An everyday driving experience like no other
For the consumer, driving a car with dual-hybrid technology is very different to any other conventional petrol, electrical or hybrid engined car. It hosts a 3.0 litre V6 internal combustion engine, producing a proud 400 horsepower with assistance of a semi-automatic gearbox, bolstered by the usage of two Motor Generator Units. One takes care of heat energy from the exhaust (MGU-H) and the other harvests kinetic energy under braking (MGU-K).
In tandem with this setup, there are two turbochargers and a lithium-ion battery pack that acts as an energy store. Combined, the power output stands at an impressive 560 horsepower and propels the car to 100km/h from a standstill in under five seconds. Startling for a car that weighs over 1.5 tonnes. The MGU-H has a “bespoke water-cooling system” to regulate its temperature, while the MGU-K is oil cooled. With cooling systems for the other gizmos, packaging everything into one neat two-door carbon fibre shell is no small feat.
“Some people might say that we are just tuning a car – which is actually not true,” he retorts.
“When you tune a car, you might change suspensions, the stiffness of the chassis or you change the mapping of the powertrain and the internal combustion engine. But what we have done with this car is quite unique.
“You recover energy from braking and acceleration, so the car is recovering all the time! And when the car is not typically recovering, at low revs, the bi-turbo is pushed to stop any lag – it’s a very complex system.”
The power can also be transmitted via three engine modes, giving its driver unparalleled control over the engine and its behaviour. The default ‘road mode’ maximises efficiency, ‘qualifying mode’ delivers full force, whilst ‘race mode’ gives a consistent stream of power – enough for approximately seven laps of the Circuit de Barcelona-Catalunya, or 32 kilometres. More than enough to get to the nearest Sainsbury’s and back.
A car that spans the globe
Away from this face-to-face, a healthy smattering of laughter moves up the table from INFINITI shareholders. Yet, so transfixed on this project that one representative called “his baby”, Volpe admits that it hasn’t always gone to plan.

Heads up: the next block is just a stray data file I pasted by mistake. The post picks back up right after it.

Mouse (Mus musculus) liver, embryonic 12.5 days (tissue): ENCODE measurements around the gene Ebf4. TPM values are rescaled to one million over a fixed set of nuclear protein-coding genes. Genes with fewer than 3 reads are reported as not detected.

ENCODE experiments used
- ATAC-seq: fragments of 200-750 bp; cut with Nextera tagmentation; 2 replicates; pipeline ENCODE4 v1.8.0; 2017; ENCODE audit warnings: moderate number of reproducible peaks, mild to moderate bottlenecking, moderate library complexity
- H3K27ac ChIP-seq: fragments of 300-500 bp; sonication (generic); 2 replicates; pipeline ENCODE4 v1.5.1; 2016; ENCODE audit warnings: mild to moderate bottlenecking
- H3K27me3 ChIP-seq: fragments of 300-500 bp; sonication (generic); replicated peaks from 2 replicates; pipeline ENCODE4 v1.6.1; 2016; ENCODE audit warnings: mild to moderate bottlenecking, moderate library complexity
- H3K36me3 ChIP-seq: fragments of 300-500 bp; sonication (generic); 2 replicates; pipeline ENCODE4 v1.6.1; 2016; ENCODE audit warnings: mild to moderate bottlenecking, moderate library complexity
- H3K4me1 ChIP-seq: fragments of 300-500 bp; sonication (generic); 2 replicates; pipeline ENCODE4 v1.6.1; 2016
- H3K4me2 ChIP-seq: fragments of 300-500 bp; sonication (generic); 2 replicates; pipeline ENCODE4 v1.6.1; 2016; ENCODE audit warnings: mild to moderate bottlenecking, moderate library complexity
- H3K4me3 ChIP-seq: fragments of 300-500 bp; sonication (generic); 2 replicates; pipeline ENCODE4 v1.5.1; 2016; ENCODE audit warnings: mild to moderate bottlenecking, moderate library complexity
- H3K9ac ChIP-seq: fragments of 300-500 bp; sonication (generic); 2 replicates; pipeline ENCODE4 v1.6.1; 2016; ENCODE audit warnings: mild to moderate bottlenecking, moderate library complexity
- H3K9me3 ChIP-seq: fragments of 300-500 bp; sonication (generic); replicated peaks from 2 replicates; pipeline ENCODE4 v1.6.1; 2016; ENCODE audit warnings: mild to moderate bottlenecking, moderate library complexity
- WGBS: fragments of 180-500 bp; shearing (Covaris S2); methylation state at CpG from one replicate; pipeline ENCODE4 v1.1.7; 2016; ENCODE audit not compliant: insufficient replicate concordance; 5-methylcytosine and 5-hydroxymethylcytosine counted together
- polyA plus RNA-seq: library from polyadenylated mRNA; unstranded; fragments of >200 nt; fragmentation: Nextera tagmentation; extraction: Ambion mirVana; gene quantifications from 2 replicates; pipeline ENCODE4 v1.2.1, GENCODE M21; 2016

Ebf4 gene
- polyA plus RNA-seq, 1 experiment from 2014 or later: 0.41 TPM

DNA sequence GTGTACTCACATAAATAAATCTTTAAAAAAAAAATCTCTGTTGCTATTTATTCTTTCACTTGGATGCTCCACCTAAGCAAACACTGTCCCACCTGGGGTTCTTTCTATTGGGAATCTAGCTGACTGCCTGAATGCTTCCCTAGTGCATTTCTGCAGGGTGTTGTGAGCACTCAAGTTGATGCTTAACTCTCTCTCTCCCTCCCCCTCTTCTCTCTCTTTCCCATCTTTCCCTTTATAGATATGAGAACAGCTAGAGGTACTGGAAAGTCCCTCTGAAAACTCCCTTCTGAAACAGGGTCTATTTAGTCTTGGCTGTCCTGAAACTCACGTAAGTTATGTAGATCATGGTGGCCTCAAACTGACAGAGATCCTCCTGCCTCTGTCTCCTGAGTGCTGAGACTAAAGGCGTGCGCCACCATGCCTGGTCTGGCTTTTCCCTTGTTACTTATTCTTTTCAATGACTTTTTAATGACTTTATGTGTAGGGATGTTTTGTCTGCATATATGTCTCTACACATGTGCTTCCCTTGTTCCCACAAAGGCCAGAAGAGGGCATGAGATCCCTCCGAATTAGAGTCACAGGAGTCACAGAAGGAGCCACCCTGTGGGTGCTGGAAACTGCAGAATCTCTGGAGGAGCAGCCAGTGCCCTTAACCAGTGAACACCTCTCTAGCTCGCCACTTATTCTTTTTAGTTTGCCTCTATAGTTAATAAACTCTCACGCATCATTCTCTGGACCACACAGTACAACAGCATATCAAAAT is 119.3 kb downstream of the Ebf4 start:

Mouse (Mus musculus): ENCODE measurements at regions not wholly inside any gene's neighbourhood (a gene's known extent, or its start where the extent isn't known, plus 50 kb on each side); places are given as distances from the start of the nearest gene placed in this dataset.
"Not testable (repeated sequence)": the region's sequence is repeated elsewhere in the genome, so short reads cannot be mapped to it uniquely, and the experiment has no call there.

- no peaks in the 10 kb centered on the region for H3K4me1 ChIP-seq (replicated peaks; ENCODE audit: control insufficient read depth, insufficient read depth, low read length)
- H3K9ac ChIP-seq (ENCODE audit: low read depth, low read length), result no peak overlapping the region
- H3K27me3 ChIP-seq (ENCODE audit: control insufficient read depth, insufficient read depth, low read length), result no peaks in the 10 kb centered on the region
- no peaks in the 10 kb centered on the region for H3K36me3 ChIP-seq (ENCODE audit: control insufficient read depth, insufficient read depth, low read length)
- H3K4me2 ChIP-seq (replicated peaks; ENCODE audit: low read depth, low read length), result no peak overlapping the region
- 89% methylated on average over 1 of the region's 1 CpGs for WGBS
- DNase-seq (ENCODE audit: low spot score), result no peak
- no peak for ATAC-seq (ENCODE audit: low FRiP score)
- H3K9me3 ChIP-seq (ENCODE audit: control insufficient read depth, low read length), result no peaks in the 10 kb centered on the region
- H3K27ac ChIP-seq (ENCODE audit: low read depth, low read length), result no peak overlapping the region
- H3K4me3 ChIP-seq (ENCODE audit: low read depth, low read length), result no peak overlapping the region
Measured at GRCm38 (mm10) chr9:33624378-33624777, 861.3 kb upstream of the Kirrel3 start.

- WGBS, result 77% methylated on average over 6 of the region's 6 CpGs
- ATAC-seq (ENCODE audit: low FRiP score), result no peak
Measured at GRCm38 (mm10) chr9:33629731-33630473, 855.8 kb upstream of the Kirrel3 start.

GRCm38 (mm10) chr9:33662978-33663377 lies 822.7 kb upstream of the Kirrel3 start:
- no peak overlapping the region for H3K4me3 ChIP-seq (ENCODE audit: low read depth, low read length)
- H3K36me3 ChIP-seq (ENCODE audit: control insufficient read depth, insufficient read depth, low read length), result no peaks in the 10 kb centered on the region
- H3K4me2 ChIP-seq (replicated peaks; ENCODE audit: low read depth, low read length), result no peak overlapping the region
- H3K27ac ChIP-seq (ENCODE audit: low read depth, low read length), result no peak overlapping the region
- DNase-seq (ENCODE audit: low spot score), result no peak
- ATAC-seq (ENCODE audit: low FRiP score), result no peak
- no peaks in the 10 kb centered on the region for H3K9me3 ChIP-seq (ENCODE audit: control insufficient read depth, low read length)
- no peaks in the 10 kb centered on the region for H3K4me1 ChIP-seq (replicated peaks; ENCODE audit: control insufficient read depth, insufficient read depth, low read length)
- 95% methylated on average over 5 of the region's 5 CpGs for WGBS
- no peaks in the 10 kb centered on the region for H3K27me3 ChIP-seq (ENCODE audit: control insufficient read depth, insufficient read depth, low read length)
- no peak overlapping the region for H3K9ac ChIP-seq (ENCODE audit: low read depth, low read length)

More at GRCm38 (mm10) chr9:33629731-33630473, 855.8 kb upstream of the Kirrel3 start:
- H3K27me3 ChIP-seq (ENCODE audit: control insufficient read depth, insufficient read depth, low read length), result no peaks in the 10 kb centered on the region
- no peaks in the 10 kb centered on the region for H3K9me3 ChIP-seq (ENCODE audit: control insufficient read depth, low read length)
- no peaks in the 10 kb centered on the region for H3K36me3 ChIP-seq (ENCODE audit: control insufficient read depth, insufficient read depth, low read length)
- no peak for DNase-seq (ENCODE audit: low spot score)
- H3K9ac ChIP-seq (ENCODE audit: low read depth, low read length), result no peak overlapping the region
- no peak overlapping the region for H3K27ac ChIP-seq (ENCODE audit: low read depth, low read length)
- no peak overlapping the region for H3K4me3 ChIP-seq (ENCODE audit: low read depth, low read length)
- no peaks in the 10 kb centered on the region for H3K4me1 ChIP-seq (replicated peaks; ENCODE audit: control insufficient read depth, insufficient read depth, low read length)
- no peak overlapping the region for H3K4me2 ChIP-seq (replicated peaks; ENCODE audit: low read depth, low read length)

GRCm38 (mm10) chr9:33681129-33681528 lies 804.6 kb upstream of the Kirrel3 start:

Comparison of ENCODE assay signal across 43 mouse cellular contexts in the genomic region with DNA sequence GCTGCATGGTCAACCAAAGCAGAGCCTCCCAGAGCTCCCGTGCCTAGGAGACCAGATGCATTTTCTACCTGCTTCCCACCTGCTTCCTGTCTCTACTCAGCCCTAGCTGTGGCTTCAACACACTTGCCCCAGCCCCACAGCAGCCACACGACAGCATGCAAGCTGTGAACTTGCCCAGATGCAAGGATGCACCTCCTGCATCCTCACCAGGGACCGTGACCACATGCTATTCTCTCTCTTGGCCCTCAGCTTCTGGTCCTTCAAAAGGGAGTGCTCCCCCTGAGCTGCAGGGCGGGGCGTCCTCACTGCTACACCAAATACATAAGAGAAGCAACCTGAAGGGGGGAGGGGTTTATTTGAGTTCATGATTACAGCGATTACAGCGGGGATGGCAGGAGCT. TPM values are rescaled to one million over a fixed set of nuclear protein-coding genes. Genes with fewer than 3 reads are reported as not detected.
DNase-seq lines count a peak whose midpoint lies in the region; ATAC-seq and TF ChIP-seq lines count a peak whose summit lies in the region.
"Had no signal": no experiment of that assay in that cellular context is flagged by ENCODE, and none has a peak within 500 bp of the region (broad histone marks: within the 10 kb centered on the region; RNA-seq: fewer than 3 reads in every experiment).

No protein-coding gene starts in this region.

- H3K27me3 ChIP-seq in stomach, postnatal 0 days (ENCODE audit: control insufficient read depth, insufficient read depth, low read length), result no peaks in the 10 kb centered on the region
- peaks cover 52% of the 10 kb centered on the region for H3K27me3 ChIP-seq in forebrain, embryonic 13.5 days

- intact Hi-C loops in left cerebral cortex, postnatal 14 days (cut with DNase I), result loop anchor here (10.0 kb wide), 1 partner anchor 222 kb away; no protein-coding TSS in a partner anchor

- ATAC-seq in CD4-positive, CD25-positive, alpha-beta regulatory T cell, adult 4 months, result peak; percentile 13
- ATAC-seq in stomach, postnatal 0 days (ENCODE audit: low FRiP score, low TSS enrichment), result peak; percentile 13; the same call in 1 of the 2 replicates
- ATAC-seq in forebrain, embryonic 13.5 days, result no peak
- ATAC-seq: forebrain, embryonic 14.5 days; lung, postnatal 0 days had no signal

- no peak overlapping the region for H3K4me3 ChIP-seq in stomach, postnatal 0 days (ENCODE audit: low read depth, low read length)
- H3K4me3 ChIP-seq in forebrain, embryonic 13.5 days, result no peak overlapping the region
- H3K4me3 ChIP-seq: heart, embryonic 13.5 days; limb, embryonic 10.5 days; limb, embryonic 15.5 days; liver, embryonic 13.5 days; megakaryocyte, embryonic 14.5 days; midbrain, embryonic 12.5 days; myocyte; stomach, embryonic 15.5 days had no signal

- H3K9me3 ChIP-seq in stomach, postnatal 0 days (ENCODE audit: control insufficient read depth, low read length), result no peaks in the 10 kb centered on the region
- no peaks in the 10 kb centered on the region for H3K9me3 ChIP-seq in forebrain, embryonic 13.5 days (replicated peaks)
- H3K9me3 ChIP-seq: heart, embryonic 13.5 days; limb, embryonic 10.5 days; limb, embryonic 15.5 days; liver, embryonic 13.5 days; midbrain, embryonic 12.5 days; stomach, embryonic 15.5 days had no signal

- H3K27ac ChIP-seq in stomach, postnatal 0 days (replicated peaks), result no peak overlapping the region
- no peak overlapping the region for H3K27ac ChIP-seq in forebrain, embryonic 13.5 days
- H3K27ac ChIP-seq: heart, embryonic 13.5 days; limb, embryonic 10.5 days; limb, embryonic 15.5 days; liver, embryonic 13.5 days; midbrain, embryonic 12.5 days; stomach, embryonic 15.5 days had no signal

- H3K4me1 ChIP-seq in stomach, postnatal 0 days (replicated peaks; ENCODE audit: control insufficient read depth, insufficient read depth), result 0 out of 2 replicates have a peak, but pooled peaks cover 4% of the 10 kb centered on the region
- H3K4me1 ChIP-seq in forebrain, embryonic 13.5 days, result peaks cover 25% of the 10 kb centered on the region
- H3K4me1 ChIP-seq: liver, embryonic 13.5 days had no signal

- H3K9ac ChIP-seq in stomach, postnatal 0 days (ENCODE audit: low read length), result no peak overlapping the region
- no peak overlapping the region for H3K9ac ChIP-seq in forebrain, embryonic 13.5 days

Working with a Formula 1 team is a very different experience, as the rear wing attests to. “When you talk about downforce with a Formula 1 team, they talk about 1000 kilograms, or three, four, five thousand,” he chuckles, recalling the communication given to Renault and their first offering.
“We told them that whatever is a component of the body, like the rear wing, we will give them more freedom. By doing that, they came back with the first version of this rear wing which had so much downforce that the car could barely move on the straight!”
In a global project that spans from INFINITI’s headquarters in Hong Kong, the design studio in Paddington, London, the Research and Development centre in Japan, Renault’s F1 factory in Enstone, Oxfordshire to Viry-Châtillon – a southern Paris suburb that hosts Renault’s engine facility – setbacks can take time to overcome, normally.
Then again, this is not normal. Nor is it finished.
“It was fun,” he adds. “It took until the fourth iteration.
“But then, the final one always depends on the track. It’s always a compromise. So we have to wait for our track simulations, it will be very similar to the one you saw but just tuned a bit. If you see the car, it’s curves, it’s clear to see it’s inspired by Formula 1.”
INFINITI are currently undecided on where to test the Project Black S. Barcelona is probably a likely destination, together with the Circuit de Nevers Magny-Cours – the host of eighteen French Grand Prix from 1991 to 2008 – and Formula 1’s current French home, Circuit Paul Ricard. All proposed venues have their positives and certain demands. Because of this, all will impact the final car’s set-up in their own ways.
The second and final part of The Checkered Flag’s exclusive interview, on INFINITI’s future path in motorsport, can be found here.